With this new all female trains thing in Japan and new laws, the beauty and spiritual joy of the art of Chikan will soon disappear forever.
Frotterism is not an art form. It’s a sex crime, like rape. Nampa, otherwise known as “picking up women,” on the the other hand is not illegal and requires some finesse. It also empowers the woman by giving her the choice of shooting you down, but gropers are too cowardly to accept those terms.
Every woman who’s accosted on a crowded train is someone’s daughter, sister, girlfriend, wife or mother. It makes me happy to give them a safe zone, knowing that I’m doing it from them and for the people who care about them but aren’t there. I don’t do it because I’m all high and mighty, I do it because I’ve found that it makes me feel good. The same goes for giving up my seat to someone who needs it. I guess I’m just lucky that being kind to others what does it for me.
In the morning, Tony and Andy played together. In the afternoon, Tony had soccer practice and Andy played with his loudmouth friends. While watching him and his friends play together, it made me realize that Grand Theft Auto is the adult equivalent of smashing trucks together on the living room floor.
Me, I scanned more photos (Tony’s birth, B&W photos from my time at Penn State), drank beer and reminisced about my college days. Out of the hundreds of people I knew back then, I can probably name about 15 now.
I can’t believe I used to go out in public wearing those enormous Harry Potterish glasses. No wonder I never got laid much back then.
On Saturday morning (day 1) I drove my wife to work so we could have the car to go to Navel Park. That was the plan, but when I got home I crawled back into bed and didn’t wake up until the crack of 1pm. I felt refreshed, but guilty for shooting our plans for the day to hell. The kids didn’t mind though, they had their fill of portable, TV and PC games while I was in lala land.
Sunday I was determined to get the kids out of the house to do something fun. As a parent I’m supposed to do that. My wife is a lot better at it though. It was easy to convince Tony to go to Navel Park with me, but try as we might we couldn’t convince Andy to come along. He wanted to stay home and play with his friends, who are a bit nutty but good kids. They think it’s funny to talk to me all the time in a fake American accent. It kind of makes me want to whack them over the head, but I just go with the flow instead.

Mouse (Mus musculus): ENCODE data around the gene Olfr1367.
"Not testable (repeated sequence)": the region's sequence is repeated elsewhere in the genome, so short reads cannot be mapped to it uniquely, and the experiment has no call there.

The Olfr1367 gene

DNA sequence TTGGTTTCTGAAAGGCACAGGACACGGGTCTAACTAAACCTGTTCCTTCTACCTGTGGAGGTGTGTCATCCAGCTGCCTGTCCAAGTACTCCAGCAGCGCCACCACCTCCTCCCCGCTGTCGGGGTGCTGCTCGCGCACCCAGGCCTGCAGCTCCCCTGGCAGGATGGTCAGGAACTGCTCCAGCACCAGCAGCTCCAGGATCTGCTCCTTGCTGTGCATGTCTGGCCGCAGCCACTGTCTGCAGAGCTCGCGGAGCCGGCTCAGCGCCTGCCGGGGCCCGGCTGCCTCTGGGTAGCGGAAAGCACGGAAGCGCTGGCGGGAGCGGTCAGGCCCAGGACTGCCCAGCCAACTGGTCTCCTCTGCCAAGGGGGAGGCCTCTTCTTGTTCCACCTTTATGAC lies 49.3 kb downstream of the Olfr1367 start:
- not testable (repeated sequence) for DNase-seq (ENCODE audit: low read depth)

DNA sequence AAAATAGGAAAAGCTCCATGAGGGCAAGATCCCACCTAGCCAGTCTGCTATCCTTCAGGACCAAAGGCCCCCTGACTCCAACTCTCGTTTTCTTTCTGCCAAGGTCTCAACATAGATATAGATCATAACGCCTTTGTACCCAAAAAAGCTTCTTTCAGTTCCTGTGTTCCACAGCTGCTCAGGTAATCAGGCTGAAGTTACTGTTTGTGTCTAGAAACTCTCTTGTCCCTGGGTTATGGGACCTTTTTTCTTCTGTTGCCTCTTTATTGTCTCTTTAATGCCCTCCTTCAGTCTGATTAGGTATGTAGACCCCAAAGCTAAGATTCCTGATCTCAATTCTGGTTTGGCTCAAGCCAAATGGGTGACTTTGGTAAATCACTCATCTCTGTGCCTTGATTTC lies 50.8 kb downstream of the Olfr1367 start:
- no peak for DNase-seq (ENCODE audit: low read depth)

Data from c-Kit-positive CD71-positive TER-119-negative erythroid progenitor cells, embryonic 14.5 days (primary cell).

Tony and I had fun together at the park. We played catch until his arm gave out, roamed around the tunnels below the roller slide, swung on the skyrope, and climbed the rope and log jungle gym. Afterwards we bought lunch at a food stall, checked out the outdoor tsuri bori lake then went home to make sure Andy was still alive. My wife would be really angry if I left him home alone and he got hit by a car or something. But Grandpa was home and so was his friend’s mother so I wasn’t too worried.
It turns out we have a four day weekend, not a three day one. Saturday was Constitution Memorial Day (kenpou kinen-bi), today is Childrens’ Day (kodomo no hi), tomorrow is Greenery Day (midori no hi) and Tuesday is a freebie because two of the holidays were over the weekend. That freebie didn’t show up on the desktop calendar I use at work, but somehow everyone else in Japan but me knew about it. I suspect it’s something genetic.
Yesterday (Saturday) I finally hooked up the flatbed/negative/slide scanner (CanoScan 8400F) that I bought second hand for 8000 yen months and months ago but has been sitting in a corner of my room still in the box. I stayed up till the wee hours of the morning looking through my slides from my year as an exchange student in Ecuador and my black and white negatives from college, and found the negative of the best photo I’ve ever taken:
Here are some of the photos I took while I was in Ecuador in 1985-86. Unfortunately most of my negatives are still at my parents’ house in the US. And really, they don’t seem so special anymore now that it’s possible to search for the most interesting photos on Flickr tagged “Ecuador” and find hundreds of images better than the ones I took.
While I was upstairs in my
habitat home office reminiscing and playing with my scanner, Andy was outside playing MTV Jackass with his neighborhood friends: